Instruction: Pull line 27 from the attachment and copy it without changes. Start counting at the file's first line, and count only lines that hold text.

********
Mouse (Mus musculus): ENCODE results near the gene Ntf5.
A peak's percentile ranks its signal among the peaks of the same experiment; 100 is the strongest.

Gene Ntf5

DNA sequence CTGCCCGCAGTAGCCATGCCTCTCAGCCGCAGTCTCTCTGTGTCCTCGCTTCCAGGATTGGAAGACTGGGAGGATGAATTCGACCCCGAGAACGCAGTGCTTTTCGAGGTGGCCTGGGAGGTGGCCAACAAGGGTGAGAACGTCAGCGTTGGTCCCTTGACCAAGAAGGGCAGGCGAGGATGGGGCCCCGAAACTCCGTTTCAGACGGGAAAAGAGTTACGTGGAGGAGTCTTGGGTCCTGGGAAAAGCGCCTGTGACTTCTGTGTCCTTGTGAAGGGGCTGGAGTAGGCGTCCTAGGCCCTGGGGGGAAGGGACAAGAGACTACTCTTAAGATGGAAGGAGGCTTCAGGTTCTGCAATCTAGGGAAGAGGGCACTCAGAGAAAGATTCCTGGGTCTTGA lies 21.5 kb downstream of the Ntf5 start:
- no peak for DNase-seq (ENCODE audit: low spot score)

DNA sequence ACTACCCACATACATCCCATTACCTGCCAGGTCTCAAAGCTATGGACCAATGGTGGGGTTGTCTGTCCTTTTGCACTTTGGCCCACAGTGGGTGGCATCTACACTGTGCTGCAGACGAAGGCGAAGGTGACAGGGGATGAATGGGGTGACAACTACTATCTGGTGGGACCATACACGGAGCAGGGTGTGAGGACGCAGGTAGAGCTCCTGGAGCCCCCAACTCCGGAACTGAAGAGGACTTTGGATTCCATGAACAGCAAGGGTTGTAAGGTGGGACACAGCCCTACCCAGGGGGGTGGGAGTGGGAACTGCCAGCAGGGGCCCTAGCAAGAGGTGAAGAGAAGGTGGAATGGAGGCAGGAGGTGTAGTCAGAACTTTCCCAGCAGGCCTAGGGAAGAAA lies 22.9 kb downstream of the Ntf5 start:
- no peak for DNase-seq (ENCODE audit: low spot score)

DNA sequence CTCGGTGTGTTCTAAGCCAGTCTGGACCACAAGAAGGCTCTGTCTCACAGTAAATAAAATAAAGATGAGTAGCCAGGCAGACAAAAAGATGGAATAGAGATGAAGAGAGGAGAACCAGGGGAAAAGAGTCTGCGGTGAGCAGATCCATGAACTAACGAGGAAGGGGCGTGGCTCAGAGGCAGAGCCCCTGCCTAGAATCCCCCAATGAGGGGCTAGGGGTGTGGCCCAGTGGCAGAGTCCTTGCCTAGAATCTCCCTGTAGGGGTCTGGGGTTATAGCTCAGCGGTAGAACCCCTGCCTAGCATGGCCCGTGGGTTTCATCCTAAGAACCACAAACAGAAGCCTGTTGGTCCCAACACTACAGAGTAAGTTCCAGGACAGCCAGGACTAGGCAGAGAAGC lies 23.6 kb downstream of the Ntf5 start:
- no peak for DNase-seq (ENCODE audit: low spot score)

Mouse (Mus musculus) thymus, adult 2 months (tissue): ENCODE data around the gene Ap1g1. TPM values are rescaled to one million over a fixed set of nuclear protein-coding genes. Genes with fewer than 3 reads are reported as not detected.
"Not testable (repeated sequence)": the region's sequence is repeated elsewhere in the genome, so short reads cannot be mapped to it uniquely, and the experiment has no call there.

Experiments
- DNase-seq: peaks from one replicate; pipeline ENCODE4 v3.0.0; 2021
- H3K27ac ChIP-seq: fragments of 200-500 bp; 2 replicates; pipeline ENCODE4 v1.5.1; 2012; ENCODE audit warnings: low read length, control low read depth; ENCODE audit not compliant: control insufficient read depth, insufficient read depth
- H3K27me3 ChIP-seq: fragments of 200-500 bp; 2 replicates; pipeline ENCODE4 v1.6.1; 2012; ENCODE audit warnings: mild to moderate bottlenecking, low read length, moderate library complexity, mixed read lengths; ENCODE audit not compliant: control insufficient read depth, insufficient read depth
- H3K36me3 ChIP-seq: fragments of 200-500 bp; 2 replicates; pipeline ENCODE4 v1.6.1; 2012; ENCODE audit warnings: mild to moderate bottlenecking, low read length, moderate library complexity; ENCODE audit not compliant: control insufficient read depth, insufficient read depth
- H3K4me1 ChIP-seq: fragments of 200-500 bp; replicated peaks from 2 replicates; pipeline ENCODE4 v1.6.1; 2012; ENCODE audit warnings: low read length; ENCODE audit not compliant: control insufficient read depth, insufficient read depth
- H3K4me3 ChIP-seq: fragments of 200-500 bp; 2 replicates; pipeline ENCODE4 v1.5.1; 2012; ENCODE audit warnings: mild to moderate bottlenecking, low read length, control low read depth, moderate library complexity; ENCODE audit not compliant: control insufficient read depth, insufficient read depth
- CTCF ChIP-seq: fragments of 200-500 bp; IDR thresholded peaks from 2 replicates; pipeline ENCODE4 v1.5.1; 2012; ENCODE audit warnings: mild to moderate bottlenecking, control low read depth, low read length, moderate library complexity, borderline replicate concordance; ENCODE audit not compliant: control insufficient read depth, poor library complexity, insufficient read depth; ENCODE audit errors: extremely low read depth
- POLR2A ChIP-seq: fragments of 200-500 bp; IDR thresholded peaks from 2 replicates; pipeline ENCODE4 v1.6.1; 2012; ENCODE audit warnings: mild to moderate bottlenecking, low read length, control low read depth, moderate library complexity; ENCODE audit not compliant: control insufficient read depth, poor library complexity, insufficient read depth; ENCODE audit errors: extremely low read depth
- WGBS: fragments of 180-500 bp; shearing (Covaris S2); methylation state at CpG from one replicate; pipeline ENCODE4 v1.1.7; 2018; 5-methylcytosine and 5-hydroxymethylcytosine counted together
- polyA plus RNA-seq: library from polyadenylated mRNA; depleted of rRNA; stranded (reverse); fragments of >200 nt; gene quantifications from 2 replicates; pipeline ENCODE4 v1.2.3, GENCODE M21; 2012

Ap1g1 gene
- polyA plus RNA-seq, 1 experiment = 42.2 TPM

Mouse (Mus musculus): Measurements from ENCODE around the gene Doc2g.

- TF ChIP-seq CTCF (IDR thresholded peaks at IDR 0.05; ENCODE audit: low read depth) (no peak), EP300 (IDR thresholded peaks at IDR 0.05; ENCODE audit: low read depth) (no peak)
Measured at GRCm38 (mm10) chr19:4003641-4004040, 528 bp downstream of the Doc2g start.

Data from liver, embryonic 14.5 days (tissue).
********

Measured at GRCm38 (mm10) chr19:4003641-4004040, 528 bp downstream of the Doc2g start.